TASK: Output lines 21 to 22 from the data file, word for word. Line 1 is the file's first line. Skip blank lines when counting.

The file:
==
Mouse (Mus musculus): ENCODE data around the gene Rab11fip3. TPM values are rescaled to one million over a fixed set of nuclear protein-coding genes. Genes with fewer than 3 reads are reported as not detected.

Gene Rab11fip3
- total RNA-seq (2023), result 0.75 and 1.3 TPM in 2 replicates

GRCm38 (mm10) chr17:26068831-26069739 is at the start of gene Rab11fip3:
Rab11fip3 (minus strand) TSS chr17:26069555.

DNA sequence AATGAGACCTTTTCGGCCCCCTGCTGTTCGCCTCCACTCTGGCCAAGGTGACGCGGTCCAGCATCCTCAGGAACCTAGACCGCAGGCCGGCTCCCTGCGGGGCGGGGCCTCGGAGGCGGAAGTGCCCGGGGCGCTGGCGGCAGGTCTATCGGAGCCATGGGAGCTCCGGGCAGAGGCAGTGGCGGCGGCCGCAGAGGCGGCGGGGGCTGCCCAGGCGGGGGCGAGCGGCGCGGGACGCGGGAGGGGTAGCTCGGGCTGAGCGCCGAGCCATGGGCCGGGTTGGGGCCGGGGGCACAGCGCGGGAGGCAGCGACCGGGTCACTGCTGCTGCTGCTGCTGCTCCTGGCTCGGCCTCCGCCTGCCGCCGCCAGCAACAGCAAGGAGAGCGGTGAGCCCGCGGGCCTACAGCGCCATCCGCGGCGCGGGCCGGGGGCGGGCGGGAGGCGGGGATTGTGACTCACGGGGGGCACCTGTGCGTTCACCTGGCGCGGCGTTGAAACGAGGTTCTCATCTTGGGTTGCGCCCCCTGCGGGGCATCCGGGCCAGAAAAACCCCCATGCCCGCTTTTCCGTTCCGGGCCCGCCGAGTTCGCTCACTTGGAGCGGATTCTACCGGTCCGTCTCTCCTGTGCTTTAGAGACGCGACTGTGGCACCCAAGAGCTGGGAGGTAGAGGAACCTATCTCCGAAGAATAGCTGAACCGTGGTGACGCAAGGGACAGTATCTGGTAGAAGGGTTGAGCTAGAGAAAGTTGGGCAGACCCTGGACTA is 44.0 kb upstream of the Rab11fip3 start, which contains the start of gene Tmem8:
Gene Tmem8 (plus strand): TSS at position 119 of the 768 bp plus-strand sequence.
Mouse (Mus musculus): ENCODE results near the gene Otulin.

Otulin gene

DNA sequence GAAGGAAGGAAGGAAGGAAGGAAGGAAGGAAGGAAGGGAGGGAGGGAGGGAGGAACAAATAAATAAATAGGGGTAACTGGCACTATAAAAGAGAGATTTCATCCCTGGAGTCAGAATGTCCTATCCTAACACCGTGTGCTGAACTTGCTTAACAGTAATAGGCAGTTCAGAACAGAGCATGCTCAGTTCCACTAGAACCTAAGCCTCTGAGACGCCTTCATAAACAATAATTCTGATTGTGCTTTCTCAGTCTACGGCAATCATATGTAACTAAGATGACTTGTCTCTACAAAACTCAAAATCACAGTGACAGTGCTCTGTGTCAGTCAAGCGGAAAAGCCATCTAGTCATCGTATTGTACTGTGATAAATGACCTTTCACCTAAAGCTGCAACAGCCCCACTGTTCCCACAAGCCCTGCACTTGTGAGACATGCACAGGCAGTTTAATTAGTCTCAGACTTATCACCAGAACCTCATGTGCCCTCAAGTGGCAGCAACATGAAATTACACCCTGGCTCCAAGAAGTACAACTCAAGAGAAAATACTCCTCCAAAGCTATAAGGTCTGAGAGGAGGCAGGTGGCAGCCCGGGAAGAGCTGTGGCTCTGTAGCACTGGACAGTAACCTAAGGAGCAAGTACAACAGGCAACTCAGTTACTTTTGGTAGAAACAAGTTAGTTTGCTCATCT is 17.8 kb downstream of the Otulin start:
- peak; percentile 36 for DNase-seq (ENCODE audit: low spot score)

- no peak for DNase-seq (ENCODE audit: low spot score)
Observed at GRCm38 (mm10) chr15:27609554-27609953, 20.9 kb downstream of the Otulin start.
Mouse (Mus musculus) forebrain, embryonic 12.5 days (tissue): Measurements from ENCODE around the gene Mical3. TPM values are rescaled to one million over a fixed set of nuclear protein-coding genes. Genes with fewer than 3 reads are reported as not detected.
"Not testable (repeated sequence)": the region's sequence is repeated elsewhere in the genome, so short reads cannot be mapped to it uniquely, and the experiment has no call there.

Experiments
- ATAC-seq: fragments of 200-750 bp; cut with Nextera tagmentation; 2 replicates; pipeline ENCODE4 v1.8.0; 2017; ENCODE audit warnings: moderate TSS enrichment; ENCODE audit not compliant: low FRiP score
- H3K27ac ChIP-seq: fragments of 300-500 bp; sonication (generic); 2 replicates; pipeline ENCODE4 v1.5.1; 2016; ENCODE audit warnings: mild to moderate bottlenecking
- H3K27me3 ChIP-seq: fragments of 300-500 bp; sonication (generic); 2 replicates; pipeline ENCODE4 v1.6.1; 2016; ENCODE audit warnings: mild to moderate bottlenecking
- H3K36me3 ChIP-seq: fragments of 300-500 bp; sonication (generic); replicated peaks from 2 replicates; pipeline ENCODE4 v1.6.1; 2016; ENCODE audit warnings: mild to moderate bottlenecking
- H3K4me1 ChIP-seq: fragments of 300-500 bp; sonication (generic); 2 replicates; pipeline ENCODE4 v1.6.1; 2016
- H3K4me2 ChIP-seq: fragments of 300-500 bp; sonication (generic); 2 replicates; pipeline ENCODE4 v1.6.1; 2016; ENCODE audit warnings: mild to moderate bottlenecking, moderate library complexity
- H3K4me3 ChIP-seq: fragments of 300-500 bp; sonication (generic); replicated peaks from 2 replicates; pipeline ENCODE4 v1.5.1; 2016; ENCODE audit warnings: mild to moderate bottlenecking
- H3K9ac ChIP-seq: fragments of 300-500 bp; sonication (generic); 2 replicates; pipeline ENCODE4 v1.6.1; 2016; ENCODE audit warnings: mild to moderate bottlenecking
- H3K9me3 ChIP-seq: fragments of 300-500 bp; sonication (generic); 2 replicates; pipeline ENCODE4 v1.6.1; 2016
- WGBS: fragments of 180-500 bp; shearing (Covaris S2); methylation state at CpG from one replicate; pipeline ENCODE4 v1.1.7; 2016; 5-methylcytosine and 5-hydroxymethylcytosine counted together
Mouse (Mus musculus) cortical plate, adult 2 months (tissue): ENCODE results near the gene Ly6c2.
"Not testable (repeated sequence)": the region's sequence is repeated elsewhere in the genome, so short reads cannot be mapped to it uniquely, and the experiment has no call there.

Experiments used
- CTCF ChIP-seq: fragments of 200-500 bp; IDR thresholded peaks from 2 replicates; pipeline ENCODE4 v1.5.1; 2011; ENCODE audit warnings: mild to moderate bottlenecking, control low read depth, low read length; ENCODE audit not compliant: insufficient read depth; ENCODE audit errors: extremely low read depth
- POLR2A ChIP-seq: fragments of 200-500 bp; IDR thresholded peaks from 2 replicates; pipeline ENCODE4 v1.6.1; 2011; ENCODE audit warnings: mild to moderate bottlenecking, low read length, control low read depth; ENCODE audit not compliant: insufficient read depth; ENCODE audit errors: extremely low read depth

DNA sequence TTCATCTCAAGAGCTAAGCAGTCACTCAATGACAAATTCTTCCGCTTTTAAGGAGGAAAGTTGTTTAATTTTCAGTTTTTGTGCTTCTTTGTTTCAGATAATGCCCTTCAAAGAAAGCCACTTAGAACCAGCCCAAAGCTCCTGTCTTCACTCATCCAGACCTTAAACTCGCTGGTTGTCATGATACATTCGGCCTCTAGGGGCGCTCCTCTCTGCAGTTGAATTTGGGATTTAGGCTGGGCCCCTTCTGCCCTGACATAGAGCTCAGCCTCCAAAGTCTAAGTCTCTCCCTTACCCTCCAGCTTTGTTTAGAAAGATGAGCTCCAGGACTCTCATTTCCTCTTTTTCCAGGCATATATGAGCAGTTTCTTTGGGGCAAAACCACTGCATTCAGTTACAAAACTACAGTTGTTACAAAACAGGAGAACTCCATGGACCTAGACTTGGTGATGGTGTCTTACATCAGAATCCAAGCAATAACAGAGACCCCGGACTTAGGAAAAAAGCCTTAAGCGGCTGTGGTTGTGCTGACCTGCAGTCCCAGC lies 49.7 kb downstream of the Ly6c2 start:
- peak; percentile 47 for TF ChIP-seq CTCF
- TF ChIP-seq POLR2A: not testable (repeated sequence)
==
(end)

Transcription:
- H3K4me1 ChIP-seq: fragments of 300-500 bp; sonication (generic); 2 replicates; pipeline ENCODE4 v1.6.1; 2016
- H3K4me2 ChIP-seq: fragments of 300-500 bp; sonication (generic); 2 replicates; pipeline ENCODE4 v1.6.1; 2016; ENCODE audit warnings: mild to moderate bottlenecking, moderate library complexity